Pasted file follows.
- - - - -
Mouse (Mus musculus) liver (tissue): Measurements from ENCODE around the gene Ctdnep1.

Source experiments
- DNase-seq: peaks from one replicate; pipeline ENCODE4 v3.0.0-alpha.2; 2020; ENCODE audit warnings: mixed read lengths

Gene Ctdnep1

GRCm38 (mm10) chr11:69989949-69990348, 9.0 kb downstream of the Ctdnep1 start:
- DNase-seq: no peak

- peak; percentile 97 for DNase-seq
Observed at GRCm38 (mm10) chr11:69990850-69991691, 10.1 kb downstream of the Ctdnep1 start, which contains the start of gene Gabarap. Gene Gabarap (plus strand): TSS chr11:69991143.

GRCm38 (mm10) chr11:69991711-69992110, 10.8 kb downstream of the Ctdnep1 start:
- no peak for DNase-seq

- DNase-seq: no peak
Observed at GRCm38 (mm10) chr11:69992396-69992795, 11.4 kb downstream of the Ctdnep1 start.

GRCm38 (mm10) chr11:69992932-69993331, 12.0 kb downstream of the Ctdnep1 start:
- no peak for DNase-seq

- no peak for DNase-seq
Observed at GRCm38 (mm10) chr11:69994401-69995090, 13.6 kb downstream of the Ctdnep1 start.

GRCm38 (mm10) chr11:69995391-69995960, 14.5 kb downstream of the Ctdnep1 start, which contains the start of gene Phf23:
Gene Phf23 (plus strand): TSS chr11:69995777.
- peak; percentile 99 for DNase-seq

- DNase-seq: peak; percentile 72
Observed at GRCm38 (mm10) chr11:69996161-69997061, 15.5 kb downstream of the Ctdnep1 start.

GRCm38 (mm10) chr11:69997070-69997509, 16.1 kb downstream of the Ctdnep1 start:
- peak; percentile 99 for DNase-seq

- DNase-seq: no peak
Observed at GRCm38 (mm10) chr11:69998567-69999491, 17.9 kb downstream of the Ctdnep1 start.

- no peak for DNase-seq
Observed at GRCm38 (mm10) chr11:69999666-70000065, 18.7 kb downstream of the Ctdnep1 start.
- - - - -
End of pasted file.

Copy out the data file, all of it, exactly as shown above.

Mouse (Mus musculus) liver (tissue): Measurements from ENCODE around the gene Ctdnep1.

Source experiments
- DNase-seq: peaks from one replicate; pipeline ENCODE4 v3.0.0-alpha.2; 2020; ENCODE audit warnings: mixed read lengths

Gene Ctdnep1

GRCm38 (mm10) chr11:69989949-69990348, 9.0 kb downstream of the Ctdnep1 start:
- DNase-seq: no peak

- peak; percentile 97 for DNase-seq
Observed at GRCm38 (mm10) chr11:69990850-69991691, 10.1 kb downstream of the Ctdnep1 start, which contains the start of gene Gabarap. Gene Gabarap (plus strand): TSS chr11:69991143.

GRCm38 (mm10) chr11:69991711-69992110, 10.8 kb downstream of the Ctdnep1 start:
- no peak for DNase-seq

- DNase-seq: no peak
Observed at GRCm38 (mm10) chr11:69992396-69992795, 11.4 kb downstream of the Ctdnep1 start.

GRCm38 (mm10) chr11:69992932-69993331, 12.0 kb downstream of the Ctdnep1 start:
- no peak for DNase-seq

- no peak for DNase-seq
Observed at GRCm38 (mm10) chr11:69994401-69995090, 13.6 kb downstream of the Ctdnep1 start.

GRCm38 (mm10) chr11:69995391-69995960, 14.5 kb downstream of the Ctdnep1 start, which contains the start of gene Phf23:
Gene Phf23 (plus strand): TSS chr11:69995777.
- peak; percentile 99 for DNase-seq

- DNase-seq: peak; percentile 72
Observed at GRCm38 (mm10) chr11:69996161-69997061, 15.5 kb downstream of the Ctdnep1 start.

GRCm38 (mm10) chr11:69997070-69997509, 16.1 kb downstream of the Ctdnep1 start:
- peak; percentile 99 for DNase-seq

- DNase-seq: no peak
Observed at GRCm38 (mm10) chr11:69998567-69999491, 17.9 kb downstream of the Ctdnep1 start.

- no peak for DNase-seq
Observed at GRCm38 (mm10) chr11:69999666-70000065, 18.7 kb downstream of the Ctdnep1 start.